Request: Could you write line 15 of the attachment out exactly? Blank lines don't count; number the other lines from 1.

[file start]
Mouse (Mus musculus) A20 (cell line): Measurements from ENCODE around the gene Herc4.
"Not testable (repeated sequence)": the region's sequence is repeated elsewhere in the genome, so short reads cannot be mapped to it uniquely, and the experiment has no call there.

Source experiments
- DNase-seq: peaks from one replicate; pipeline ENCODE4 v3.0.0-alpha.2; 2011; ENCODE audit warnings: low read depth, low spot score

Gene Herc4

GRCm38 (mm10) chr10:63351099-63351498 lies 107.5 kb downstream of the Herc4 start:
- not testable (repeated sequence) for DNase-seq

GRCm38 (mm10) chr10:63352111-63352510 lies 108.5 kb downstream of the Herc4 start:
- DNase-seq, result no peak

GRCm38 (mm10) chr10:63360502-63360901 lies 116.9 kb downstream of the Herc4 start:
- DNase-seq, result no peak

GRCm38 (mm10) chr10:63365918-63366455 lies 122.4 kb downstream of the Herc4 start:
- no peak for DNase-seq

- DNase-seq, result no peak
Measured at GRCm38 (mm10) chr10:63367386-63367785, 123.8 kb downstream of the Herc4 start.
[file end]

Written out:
Measured at GRCm38 (mm10) chr10:63367386-63367785, 123.8 kb downstream of the Herc4 start.